WORKSHOP: CASE STUDY - Scope profits from licensing tie-up

Francois Le Goff

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Background: As fundraising becomes more and more competitive, charities are trying to find new ways of raising money.

Clare Jefferies, corporate fundraiser at Scope, the charity for people with cerebral palsy, has visited the Brand Licensing show in London for the past two years.

One of Jefferies' key responsibilities is investigating new sources of revenue for the charity, which provides a range of services including independent living schemes, schools and employment programmes. One such source is licensing tie-ups.

Licensing enables an organisation to use another brand's name and image to sell a product. This enhances both brands and increases their chances of making money.

At the show, Jefferies had a chance to see the current brands on the market, from familiar names such as Pop Idol, Kellogg's and The Simpsons, to brands making their licensing debut such as Hamtaro and The Fimbles.

This gave her an advance preview of the next big retail hits. "The whole trick to licensing is choosing the right fit for your charity and getting the timing right," says Jefferies. "I had visited the Brand Licensing show the previous year and so had quite a good understanding of how the market was looking."

As well as visiting the show, Jefferies attended The LIMA Introduction to Licensing, a course run by the International Licensing Industry Merchandisers' Association, where she was guided through the basics of licensing and learned about successful licensing deals. This gave her enough confidence to pursue similar deals at Scope.

In August 2002, shortly after her visit to the Brand Licensing Show, The Big Badge Company approached Jefferies to discuss a potential collaboration with Scope. The company suggested that the charity launch a badge in partnership with the ever-resourceful Wombles of Wimbledon Common, who are well known for, as in the words of their song, "making good use of the things that they find".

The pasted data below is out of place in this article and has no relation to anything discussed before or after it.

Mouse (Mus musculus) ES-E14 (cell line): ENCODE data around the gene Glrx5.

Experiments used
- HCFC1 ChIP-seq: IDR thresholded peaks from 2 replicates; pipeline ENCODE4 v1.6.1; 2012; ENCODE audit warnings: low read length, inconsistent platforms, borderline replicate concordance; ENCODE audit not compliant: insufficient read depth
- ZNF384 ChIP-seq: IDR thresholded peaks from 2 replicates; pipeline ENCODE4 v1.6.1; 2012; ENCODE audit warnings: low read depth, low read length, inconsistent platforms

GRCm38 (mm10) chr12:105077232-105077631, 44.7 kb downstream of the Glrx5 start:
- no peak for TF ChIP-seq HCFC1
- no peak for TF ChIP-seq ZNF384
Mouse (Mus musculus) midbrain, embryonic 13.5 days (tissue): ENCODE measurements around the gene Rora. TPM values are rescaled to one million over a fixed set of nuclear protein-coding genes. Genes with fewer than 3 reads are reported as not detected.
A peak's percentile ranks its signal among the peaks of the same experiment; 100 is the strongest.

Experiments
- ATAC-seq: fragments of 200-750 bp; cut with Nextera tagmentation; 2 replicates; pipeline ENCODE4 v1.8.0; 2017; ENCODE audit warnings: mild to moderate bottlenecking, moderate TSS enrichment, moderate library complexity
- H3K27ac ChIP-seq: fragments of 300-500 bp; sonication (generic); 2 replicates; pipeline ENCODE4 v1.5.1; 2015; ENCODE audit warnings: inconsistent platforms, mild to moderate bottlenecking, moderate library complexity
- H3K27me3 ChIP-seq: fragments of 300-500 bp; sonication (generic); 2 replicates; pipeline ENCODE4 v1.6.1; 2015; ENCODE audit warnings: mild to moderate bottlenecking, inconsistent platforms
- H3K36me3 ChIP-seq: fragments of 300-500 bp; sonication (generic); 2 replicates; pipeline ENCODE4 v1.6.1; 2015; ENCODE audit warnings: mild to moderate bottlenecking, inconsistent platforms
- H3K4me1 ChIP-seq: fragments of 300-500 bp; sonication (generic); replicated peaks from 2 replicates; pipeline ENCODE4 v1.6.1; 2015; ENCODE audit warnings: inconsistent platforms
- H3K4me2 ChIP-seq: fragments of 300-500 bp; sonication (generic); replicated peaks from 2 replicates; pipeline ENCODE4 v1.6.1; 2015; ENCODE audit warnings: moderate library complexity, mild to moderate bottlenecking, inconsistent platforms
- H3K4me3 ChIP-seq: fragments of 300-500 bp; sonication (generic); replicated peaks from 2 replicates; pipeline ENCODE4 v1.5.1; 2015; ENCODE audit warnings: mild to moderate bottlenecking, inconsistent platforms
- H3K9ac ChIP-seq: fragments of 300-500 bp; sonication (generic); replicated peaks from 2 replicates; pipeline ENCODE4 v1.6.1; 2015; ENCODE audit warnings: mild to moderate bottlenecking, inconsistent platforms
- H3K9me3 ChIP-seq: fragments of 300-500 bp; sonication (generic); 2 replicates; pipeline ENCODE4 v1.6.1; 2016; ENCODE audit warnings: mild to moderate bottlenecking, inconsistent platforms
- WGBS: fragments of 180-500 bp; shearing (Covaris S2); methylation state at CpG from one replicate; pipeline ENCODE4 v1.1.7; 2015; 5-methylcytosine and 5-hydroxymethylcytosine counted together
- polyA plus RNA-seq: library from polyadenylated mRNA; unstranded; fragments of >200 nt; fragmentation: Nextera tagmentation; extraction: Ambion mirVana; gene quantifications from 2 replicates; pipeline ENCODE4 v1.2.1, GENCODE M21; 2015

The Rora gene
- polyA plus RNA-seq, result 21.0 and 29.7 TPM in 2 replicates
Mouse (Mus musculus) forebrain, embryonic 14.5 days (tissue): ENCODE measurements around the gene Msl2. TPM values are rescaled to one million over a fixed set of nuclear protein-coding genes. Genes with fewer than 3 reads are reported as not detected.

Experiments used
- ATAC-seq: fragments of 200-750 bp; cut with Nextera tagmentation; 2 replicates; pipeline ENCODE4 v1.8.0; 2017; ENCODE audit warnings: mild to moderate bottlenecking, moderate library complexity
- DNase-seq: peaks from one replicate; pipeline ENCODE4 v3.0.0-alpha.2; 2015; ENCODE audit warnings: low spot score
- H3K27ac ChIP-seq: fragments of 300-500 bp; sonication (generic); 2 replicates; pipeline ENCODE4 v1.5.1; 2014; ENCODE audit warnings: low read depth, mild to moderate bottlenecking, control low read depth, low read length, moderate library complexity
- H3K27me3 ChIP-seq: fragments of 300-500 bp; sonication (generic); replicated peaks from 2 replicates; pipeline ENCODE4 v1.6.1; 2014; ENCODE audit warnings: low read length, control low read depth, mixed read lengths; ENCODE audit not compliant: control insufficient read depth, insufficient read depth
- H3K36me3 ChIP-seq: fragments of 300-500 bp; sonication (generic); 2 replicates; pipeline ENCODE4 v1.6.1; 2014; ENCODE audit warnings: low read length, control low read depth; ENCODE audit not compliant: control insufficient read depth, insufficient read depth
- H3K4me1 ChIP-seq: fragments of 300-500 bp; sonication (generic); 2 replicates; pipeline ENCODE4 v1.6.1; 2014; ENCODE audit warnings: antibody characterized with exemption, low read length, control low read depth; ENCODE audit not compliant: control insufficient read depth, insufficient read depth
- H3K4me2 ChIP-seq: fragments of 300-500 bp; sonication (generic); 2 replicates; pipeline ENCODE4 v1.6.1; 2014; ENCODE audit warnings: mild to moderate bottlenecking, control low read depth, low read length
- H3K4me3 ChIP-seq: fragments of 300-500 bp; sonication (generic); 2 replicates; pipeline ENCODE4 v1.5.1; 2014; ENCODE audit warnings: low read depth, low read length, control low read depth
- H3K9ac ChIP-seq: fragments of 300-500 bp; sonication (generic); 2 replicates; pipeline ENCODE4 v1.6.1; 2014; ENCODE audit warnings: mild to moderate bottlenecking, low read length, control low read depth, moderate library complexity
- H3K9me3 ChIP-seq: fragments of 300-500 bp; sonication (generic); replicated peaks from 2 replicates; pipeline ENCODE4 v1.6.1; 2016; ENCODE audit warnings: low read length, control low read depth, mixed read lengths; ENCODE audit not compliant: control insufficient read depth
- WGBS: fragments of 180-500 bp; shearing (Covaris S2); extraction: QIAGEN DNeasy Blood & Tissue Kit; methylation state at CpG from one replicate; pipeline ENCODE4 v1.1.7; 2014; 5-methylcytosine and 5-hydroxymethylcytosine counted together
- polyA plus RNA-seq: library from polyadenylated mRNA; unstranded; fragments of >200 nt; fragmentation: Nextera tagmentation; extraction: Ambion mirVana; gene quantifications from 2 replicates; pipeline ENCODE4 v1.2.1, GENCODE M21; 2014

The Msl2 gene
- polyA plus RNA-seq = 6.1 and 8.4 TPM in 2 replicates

"Scope is heavily involved in recycling clothes, shoes and printer cartridges, so the Wombles make ideal partners", says Jefferies.

Aims: With the Wombles tie-up, Scope aimed to find out if licensing could benefit the charity. Scope's agreement with The Wombles is the charity's first venture into the world of licensing. It aims to discover whether or not such initiatives could be developed in the future.

How it worked: In June 2003, Scope launched a range of Wombles pin badges to be distributed in Barclays and Halifax banks. Scope agreed on a licence with The Copyrights Group, the company that holds The Wombles' property rights, without having to pay for the right to use their name and logo.

The badges produced by The Big Badge Company were offered to Barclays and Halifax's clients for a suggested donation of £1 each. Scope covered all the production costs and is earning at least 75p for each badge sold.

It was agreed that The Wombles would receive a 1.3 per cent royalty on each sale.

Results: The licensing deal that Scope made with The Wombles proved to be a cost-effective way of raising money. The charity expects to earn an extra £90,000 from this venture and plans to develop the deal even further. "Scope is expanding the potential of this partnership by working with caused-related marketing agency Louis Kennedy, said Svetlana Kirov, major companies fundraiser at Scope. "We will be contacting major retailers and FMCG companies with some ideas to use the universal appeal of The Wombles."

JEFFRIES' SHOW TIPS

- Don't rush around the show - take your time to check out the range of properties

- Ask questions - this is your one chance to catch all the key players under one roof. It will never be so easy again

- Make sure you get a show catalogue - not only does it have all the properties listed, but also contact details so you can get in touch with exhibitors after the event

- It is easy to think you can't waste an extra day out of the office for The LIMA Introduction to Licensing course, but it is time and money well spent, offering sound, practical advice.

- Go on to the show's website a few weeks' before the actual event. If any of the exhibitors really catch your eye, make contact with them in advance and see if you can book a meeting at the show

- Don't expect to find the perfect match straight away.

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